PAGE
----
No.5: Content Marketing. “Wiki, what is Content?” – “con·tent1, kənˈtent/, noun: a state of satisfaction. Example: Nothing would content her.”

Two sessions ago I wrote about the fact that the Marketing World has changed and how it moved from pure Outbound Marketing to Inbound Marketing, with a continuously growing trend. Inbound Marketing is the concept of being found instead of broadcasting whatever one stands for/wants to sell. This concept is growing because on one hand that the amount of advertisements became too much for the world and people simply ignore these. On the other hand over time, the web became an easily accessible media which people used to educate themselves and share information in real time. A demand for true information, for useful content was born. People don’t longer wait for being sold to and are informed about products/services/competitors/etc. when they walk into your store. In sum, Inbound Marketing makes sure that people want to come to you, after they found you, informed themselves about you, your market position and your profile.

You need to convince, you need content!

Content Marketing is a discipline of Inbound Marketing. It is about writing compelling content that attracts people to one’s business and proving insight to the world around a product/a service instead of highlighting it. Yes, the most important aspect in this occasion is that the owner provides a clean content without any intentions of self-profiling or advertising, because this would disturb the self-education process of a visitor and would have a negative impact on his impression.

“Wow!” I got curious since I can also count myself to the majority of people who usually ignore advertisements or just swallow them without any following action. I wanted to know more about Content Marketing and how it works. I wondered: “What key factors make Content Marketing a good one and how Content Marketing might develop in future?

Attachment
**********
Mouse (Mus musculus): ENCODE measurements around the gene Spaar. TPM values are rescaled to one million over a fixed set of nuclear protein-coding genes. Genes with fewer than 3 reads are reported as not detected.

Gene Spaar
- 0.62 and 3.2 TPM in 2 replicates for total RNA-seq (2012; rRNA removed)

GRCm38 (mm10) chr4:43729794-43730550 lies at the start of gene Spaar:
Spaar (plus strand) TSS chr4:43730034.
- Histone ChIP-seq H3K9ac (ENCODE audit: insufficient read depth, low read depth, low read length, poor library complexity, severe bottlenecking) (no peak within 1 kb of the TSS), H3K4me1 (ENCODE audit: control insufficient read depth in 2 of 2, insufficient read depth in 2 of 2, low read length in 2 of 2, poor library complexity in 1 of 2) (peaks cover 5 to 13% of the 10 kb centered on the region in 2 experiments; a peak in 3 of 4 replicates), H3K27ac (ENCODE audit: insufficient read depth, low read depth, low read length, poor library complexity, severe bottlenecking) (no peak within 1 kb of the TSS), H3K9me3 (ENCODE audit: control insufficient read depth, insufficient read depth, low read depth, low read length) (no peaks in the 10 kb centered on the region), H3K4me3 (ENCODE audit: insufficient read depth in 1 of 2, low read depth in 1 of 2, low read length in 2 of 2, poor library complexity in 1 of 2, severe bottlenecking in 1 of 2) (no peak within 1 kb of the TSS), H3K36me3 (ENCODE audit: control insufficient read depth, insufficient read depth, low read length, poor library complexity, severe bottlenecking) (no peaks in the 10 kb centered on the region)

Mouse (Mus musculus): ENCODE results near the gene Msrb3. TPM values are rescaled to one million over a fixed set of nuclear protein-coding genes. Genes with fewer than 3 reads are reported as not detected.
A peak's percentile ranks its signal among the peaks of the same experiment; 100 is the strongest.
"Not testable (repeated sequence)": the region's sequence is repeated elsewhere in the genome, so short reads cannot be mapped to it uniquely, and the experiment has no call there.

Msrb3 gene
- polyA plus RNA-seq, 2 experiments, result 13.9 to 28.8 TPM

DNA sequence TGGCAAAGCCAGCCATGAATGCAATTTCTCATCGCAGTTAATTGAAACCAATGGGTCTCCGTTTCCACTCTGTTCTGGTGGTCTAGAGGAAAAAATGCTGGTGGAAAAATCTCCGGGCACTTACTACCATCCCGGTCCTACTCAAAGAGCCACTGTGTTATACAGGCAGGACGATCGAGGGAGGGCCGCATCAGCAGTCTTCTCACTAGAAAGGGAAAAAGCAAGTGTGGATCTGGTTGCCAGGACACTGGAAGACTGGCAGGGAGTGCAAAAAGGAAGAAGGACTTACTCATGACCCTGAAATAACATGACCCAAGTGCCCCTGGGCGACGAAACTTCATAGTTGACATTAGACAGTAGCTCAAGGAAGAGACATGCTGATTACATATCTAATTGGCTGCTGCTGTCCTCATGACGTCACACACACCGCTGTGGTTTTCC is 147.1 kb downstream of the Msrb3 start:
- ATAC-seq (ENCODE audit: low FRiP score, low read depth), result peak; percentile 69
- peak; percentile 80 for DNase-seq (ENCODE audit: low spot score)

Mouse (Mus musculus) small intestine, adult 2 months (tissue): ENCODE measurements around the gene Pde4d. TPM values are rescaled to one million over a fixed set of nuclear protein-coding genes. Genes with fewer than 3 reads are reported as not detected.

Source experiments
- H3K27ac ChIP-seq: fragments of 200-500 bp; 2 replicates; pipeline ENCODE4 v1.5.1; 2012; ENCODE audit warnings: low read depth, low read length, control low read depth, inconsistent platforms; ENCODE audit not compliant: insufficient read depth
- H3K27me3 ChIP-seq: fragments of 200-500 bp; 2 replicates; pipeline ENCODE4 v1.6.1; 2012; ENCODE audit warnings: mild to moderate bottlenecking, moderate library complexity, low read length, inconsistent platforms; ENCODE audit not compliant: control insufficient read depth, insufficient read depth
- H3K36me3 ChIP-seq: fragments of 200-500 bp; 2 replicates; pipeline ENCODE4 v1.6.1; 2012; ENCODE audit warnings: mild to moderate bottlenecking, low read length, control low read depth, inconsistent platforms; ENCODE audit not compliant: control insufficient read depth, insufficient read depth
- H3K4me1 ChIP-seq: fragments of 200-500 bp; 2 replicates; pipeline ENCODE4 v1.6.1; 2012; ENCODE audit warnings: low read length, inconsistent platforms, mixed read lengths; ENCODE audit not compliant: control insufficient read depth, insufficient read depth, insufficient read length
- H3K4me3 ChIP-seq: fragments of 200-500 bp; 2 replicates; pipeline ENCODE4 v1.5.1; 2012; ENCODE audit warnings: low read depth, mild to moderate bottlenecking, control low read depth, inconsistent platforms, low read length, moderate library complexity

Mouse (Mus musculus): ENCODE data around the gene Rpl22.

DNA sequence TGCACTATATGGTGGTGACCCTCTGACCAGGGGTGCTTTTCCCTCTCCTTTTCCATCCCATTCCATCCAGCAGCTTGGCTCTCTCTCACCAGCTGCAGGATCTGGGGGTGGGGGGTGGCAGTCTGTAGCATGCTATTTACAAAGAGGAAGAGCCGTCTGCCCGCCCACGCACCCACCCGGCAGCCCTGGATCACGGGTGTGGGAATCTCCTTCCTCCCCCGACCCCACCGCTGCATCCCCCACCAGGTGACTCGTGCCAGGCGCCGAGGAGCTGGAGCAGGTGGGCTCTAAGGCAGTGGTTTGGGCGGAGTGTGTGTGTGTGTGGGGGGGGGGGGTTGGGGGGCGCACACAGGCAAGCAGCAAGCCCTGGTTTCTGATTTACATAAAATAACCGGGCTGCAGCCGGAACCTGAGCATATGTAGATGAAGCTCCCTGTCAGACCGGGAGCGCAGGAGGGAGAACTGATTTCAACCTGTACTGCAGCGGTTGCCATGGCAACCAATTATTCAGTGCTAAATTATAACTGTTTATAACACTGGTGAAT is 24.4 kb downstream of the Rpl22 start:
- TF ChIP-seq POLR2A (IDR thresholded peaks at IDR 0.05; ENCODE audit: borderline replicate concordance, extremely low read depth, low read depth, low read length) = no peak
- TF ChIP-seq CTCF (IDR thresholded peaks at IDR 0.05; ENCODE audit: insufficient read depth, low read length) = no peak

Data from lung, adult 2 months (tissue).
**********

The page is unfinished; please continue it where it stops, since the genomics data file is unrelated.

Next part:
This paper, written by Brian Clark of Copyblogger Media, gives answers to my questions and a picture about agile Content Marketing. As key factors he also points out that successful content means to provide an authoritative and enjoyable sales experience to the customer, to interact with people and not to forget, to be present/easy to find. Being able to find and staying present requires continuous updates beside the continuous content development. This is necessary to keep you up in the search engine rankings. I think I mentioned it when I was writing about Google Analytics in No.2 that search engine ranking is not based only on traffic amount, but also on keywords – so keep in mind to think like a user, “what would you type in to find something?“ Brian Clark also shows that people who actively search for something are most willingly to make a purchase. In contrast, social links like from facebook caused only 1% of the whole purchase rate in 2012. This is cited from the Forrester report mentioned in Clark’s paper. Isn’t that crazy? I thought that social media would have a bigger impact on buying behavior of people. Apparently not, so better forget that/not focus on it and concentrate on audiences in other channels. According to Clark, you can rank your audience starting with the most important: Repeating customer and clients, then customer and clients, specific email audience, general content audience and at last social network followers. The ranking also give you an idea about how much effort you should put into every group to gain/maintain trust and interest.